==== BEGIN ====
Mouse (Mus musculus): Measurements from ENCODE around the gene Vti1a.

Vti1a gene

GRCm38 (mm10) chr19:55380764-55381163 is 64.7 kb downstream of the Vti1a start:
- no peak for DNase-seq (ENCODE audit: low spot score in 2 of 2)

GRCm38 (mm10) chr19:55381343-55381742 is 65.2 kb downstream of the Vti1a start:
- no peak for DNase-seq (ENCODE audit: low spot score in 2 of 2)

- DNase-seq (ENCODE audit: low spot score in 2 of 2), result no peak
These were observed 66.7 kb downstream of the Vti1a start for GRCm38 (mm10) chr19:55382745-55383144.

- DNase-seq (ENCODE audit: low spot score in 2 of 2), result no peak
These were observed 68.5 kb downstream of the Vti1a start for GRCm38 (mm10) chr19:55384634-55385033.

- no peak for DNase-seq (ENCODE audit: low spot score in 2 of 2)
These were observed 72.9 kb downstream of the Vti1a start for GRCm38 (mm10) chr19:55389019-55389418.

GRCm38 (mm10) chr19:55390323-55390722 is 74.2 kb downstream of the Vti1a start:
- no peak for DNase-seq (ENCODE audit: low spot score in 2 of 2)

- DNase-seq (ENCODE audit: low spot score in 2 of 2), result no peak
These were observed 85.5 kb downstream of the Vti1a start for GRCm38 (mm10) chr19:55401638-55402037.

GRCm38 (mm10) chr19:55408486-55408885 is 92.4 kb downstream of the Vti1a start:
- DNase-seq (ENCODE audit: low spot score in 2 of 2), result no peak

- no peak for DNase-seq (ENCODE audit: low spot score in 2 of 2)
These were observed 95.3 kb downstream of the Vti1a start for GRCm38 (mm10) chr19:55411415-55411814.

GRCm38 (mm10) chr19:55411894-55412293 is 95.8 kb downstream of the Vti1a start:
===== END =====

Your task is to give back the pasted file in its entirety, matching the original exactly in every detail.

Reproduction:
Mouse (Mus musculus): Measurements from ENCODE around the gene Vti1a.

Vti1a gene

GRCm38 (mm10) chr19:55380764-55381163 is 64.7 kb downstream of the Vti1a start:
- no peak for DNase-seq (ENCODE audit: low spot score in 2 of 2)

GRCm38 (mm10) chr19:55381343-55381742 is 65.2 kb downstream of the Vti1a start:
- no peak for DNase-seq (ENCODE audit: low spot score in 2 of 2)

- DNase-seq (ENCODE audit: low spot score in 2 of 2), result no peak
These were observed 66.7 kb downstream of the Vti1a start for GRCm38 (mm10) chr19:55382745-55383144.

- DNase-seq (ENCODE audit: low spot score in 2 of 2), result no peak
These were observed 68.5 kb downstream of the Vti1a start for GRCm38 (mm10) chr19:55384634-55385033.

- no peak for DNase-seq (ENCODE audit: low spot score in 2 of 2)
These were observed 72.9 kb downstream of the Vti1a start for GRCm38 (mm10) chr19:55389019-55389418.

GRCm38 (mm10) chr19:55390323-55390722 is 74.2 kb downstream of the Vti1a start:
- no peak for DNase-seq (ENCODE audit: low spot score in 2 of 2)

- DNase-seq (ENCODE audit: low spot score in 2 of 2), result no peak
These were observed 85.5 kb downstream of the Vti1a start for GRCm38 (mm10) chr19:55401638-55402037.

GRCm38 (mm10) chr19:55408486-55408885 is 92.4 kb downstream of the Vti1a start:
- DNase-seq (ENCODE audit: low spot score in 2 of 2), result no peak

- no peak for DNase-seq (ENCODE audit: low spot score in 2 of 2)
These were observed 95.3 kb downstream of the Vti1a start for GRCm38 (mm10) chr19:55411415-55411814.

GRCm38 (mm10) chr19:55411894-55412293 is 95.8 kb downstream of the Vti1a start: